Review: Jin Xuan Oolong Tea review by My Thoughts Are Like Butterflies
January 18, 2014
Amanda Wilson with another very thorough and thoughtful review on Eco-Cha Jin Xuan Oolong (Milk Oolong).
"The aroma is mouthwatering and pleasant, I found myself just inhaling the aroma long after my kettle was ready with its water...It is a wonderful example of how an Oolong grows with each steeping and takes you on a journey. I recommend steeping this tea when you want to relax and just focus on the tea experience or after a light meal."
"Also I had to show off the packaging, the tea itself is in a nice vacuum sealed container (which is always entertaining to open) but the box has lots of relevant info."
The complex aroma of the brewed tea leaves has subtle hints of a bug bitten character, but not very obvious. The sufficient oxidation offers a fresh scone scent, with a touch of honey, making us think that there is some influence from the Green Leafhopper. It is very likely that this note is subtle due to the fact that it had rained very near harvest time, which is said to dilute or dissipate the chemical compounds that are responsible for this character of flavor. The texture is smooth and balanced, with delicate complexity.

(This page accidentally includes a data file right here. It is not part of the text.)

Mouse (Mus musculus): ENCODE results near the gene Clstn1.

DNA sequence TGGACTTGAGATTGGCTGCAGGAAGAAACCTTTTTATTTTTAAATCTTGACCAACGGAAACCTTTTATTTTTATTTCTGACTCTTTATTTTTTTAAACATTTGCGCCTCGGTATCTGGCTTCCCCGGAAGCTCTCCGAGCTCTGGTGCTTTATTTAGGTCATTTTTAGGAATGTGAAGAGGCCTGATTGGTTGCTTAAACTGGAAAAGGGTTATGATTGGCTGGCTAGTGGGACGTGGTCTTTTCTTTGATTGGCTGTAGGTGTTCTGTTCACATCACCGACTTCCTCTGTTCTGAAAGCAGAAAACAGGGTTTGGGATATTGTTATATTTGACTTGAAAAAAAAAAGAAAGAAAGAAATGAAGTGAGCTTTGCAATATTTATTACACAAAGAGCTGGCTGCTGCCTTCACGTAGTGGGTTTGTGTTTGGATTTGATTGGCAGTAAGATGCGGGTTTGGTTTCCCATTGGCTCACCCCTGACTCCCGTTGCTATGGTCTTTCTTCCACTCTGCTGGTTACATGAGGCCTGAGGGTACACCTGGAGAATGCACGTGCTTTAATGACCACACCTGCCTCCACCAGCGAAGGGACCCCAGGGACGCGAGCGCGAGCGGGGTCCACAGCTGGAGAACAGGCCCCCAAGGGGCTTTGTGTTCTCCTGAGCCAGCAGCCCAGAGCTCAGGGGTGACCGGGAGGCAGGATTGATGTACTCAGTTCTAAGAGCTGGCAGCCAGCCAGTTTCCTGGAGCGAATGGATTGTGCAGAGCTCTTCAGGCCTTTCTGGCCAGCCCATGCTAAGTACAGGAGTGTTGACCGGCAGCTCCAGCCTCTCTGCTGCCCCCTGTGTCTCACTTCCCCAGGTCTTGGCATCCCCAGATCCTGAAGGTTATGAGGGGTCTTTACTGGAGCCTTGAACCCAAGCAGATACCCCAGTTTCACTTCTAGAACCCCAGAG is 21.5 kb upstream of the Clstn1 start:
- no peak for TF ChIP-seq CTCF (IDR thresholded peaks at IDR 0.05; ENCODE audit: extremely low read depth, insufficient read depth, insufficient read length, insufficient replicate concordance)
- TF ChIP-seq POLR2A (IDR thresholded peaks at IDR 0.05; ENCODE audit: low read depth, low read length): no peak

We discovered this batch of tea through our mentor, Lisa Lin, who had already purchased a significant amount of this day's harvest. We introduced Lisa to Mr. Ye a few years ago, and she has been sourcing batches of bug bitten spring tea from him every year since. About a month ago, we were sitting at Lisa's tea table, and just happened to ask if she had bought any spring tea from Mr Ye. She said yes, and promptly brewed some for us to try. We were impressed, and called Mr. Ye the next day to see if any of this day's harvest was still available. He said yes.
The medium oxidized leaves have undergone extensive, repeated roastings that have resulted in a very balanced, integrated character. The initial steepings offer a freshly cut wood aroma with a toasted nutty flavor. This proceeds to open up into a sweeter, more complex profile that is strikingly reminiscent of roasted winter vegetables, including parsnip, caramelized onion and butternut squash.